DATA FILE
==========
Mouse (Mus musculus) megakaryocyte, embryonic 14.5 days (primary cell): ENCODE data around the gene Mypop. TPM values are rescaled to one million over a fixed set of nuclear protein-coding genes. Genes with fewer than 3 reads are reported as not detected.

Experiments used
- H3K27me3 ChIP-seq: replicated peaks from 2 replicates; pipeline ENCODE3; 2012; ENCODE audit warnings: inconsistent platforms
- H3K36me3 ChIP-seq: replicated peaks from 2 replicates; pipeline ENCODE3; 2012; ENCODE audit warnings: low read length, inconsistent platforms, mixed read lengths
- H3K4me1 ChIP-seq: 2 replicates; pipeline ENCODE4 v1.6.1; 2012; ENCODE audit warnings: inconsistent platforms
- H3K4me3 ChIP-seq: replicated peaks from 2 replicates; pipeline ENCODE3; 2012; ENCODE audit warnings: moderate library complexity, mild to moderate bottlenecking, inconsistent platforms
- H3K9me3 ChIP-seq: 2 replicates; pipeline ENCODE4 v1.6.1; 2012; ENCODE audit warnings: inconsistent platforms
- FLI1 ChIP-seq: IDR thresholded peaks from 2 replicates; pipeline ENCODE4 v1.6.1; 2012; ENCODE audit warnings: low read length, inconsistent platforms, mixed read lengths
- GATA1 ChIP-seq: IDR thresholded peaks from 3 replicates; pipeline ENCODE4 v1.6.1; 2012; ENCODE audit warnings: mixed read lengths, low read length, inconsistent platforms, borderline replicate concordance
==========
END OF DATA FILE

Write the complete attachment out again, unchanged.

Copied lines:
Mouse (Mus musculus) megakaryocyte, embryonic 14.5 days (primary cell): ENCODE data around the gene Mypop. TPM values are rescaled to one million over a fixed set of nuclear protein-coding genes. Genes with fewer than 3 reads are reported as not detected.

Experiments used
- H3K27me3 ChIP-seq: replicated peaks from 2 replicates; pipeline ENCODE3; 2012; ENCODE audit warnings: inconsistent platforms
- H3K36me3 ChIP-seq: replicated peaks from 2 replicates; pipeline ENCODE3; 2012; ENCODE audit warnings: low read length, inconsistent platforms, mixed read lengths
- H3K4me1 ChIP-seq: 2 replicates; pipeline ENCODE4 v1.6.1; 2012; ENCODE audit warnings: inconsistent platforms
- H3K4me3 ChIP-seq: replicated peaks from 2 replicates; pipeline ENCODE3; 2012; ENCODE audit warnings: moderate library complexity, mild to moderate bottlenecking, inconsistent platforms
- H3K9me3 ChIP-seq: 2 replicates; pipeline ENCODE4 v1.6.1; 2012; ENCODE audit warnings: inconsistent platforms
- FLI1 ChIP-seq: IDR thresholded peaks from 2 replicates; pipeline ENCODE4 v1.6.1; 2012; ENCODE audit warnings: low read length, inconsistent platforms, mixed read lengths
- GATA1 ChIP-seq: IDR thresholded peaks from 3 replicates; pipeline ENCODE4 v1.6.1; 2012; ENCODE audit warnings: mixed read lengths, low read length, inconsistent platforms, borderline replicate concordance